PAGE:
Blog by Bill Singer WEEK IN REVIEW

November 11, 2017

97 Year Old Client Names Stockbroker Executor And Beneficary

In today's Blog, publisher Bill Singer, Esq. considers yet another case in which a stockbroker is appointed both an executor and beneficiary of an elderly client's estate. Yeah, sure . . . roll your eyes and shake your head because such a circumstance should warrant concern. On the other hand, when you read the fact pattern, you'll see that there are some nuances to this particular matter that may dispel some of your first impressions. READ

Five Not So Easy Thought Pieces About Pro Se FINRA Arbitration

You got your five easy pieces. Then you got your five not-so-easy thought pieces about Wall Street employees representing themselves in FINRA arbitrations against their former employers. In today's featured Blog commentary, our publisher Bill Singer, Esq. dissects a fairly mundane pro se Claimant's case against TIAA-CREF. Bill asks important questions about the pros and cons of such amateur hour lawsuits. If your finances are such that you can't afford a lawyer, consider some of the issues raised in the article. READ

SEC Nixes Stay Of Statutory Disqualification ( Blog)

When FINRA finds a Respondent has engaged in a willful failure to disclose, that determination typical earns a statutory disqualification. You ask FINRA and the self-regulator will argue that it did not impose the SD but that it occurs by operation of law. FINRA claims that it does not impose a "statutory disqualification" but merely a finding of willfulness, which triggers the disqualification. That all may strike you as a lot of esoteric, legal mumbo jumbo. It may well be. On the other hand, an appeal of a FINRA finding of willfulness is now on the SEC's radar screen and the ramifications of this academic debate take on very serious real-life consequences.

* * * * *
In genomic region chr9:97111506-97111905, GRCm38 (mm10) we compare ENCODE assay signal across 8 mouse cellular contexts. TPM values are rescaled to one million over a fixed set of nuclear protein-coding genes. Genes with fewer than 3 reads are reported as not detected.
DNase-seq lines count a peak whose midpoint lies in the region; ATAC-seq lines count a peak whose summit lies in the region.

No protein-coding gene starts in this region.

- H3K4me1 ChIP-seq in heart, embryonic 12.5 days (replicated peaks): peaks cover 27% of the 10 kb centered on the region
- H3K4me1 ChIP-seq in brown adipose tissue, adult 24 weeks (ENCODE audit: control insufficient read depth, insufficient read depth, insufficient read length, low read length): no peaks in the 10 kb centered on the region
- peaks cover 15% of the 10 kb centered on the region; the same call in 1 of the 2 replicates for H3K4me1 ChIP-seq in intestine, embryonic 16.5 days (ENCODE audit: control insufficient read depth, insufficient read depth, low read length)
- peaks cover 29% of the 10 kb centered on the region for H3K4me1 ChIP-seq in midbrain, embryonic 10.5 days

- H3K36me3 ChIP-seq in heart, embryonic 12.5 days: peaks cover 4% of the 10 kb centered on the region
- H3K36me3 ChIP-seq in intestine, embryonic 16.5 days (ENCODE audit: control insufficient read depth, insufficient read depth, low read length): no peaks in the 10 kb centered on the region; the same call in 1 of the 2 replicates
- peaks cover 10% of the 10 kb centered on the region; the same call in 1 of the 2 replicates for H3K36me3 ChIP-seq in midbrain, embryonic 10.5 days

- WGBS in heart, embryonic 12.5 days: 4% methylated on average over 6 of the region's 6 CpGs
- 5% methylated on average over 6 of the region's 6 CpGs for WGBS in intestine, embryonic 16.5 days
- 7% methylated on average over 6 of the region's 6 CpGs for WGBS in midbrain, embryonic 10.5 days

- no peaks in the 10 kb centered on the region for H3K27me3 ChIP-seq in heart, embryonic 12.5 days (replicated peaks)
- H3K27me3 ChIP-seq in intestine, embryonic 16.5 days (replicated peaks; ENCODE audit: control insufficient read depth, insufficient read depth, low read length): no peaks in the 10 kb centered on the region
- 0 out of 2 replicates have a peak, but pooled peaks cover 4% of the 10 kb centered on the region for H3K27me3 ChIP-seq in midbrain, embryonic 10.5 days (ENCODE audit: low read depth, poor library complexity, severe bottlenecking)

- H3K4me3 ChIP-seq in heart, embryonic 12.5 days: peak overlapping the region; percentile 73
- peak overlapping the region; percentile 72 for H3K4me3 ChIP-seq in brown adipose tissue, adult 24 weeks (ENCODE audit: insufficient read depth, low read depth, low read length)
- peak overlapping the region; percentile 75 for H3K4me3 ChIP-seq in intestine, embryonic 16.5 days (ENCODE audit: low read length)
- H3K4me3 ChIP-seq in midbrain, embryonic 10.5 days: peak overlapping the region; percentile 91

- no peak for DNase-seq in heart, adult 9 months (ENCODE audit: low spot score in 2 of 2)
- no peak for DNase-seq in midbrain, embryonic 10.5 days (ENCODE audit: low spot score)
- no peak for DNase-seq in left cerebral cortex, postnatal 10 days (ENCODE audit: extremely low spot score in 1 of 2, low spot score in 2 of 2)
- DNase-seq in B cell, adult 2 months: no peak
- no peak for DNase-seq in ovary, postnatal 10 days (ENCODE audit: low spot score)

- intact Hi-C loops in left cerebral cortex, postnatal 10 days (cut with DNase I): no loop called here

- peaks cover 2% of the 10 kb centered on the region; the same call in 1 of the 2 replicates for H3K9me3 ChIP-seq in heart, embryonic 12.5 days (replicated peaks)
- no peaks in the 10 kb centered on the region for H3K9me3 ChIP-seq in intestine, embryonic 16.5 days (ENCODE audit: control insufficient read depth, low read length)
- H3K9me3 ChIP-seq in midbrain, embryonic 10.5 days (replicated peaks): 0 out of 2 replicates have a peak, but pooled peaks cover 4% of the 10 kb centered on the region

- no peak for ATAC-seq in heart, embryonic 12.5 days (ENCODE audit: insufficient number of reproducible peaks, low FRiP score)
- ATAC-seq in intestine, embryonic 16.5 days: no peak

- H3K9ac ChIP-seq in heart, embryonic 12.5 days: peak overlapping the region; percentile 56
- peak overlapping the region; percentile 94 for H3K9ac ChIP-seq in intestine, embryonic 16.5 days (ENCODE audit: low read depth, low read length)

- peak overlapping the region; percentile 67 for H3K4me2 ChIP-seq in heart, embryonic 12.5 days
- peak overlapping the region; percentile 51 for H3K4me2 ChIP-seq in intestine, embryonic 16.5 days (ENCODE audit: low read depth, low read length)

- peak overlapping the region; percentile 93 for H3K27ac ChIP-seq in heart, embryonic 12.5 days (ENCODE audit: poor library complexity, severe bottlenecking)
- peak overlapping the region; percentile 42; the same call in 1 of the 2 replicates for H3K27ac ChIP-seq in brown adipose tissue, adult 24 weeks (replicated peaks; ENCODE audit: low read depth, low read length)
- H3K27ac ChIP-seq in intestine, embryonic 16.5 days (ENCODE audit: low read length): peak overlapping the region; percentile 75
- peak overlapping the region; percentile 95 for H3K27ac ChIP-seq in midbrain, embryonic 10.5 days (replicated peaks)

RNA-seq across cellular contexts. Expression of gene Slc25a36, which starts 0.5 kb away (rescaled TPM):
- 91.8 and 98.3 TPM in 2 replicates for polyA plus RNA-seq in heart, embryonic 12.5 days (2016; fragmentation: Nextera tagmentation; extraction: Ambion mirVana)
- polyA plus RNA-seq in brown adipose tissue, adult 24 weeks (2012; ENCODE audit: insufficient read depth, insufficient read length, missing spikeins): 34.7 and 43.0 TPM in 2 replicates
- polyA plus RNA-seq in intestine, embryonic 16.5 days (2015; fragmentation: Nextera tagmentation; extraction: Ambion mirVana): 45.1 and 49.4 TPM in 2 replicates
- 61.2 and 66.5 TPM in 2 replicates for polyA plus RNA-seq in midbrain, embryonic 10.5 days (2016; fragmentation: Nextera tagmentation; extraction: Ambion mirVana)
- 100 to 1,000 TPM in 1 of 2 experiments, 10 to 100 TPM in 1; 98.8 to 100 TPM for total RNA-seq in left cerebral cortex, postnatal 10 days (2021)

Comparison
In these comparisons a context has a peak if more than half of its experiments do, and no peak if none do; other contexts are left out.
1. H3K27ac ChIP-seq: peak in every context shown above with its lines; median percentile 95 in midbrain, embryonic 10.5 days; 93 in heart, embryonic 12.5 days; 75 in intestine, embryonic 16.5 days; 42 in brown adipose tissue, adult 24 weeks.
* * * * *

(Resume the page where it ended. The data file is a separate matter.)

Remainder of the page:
FINRA Schrodinger Cat Is Dead, Alive, And A Zombie

In quantum physics, the famous Schrodinger's Cat experiment illustrates the difficulty of knowing when the so-called "quantum superposition" ends. In simpler terms, physicists had unintentionally adopted conflicting positions that amounted to proof that at any given time you could have one thing in two states -- sort of like a cat in a box that was dead or alive. Of course, the laws of physics tend to require an either/or choice, so the only way to know whether the proverbial cat was dead or alive was to look inside the box. Which may explain why so many of us failed High School math and science. On Wall Street, we have added a third possibility to the cat's life or death; namely, that the cat may also be a zombie and, therefore, one of the living dead. READ

Federal Appeals Court Deems FINRA Deputy Of The Federal Government

Starting in 2009, the Financial Industry Regulatory Authority went toe-to-toe with Antony Lee Turbeville, the former Chairman and CEO of the former FINRA member firm Brookstone Securities, which went down for the count in 2012. Turbeville held on to FINRA for as many rounds as possible but, in the end, he lost by a KO at the self-regulatory-organization and, thereafter, by TKOs during both the and Exchange Commission's appellate review and in a separate civil lawsuit he filed against FINRA. Today's Blog offers a blow-by-blow post-fight analysis. READ

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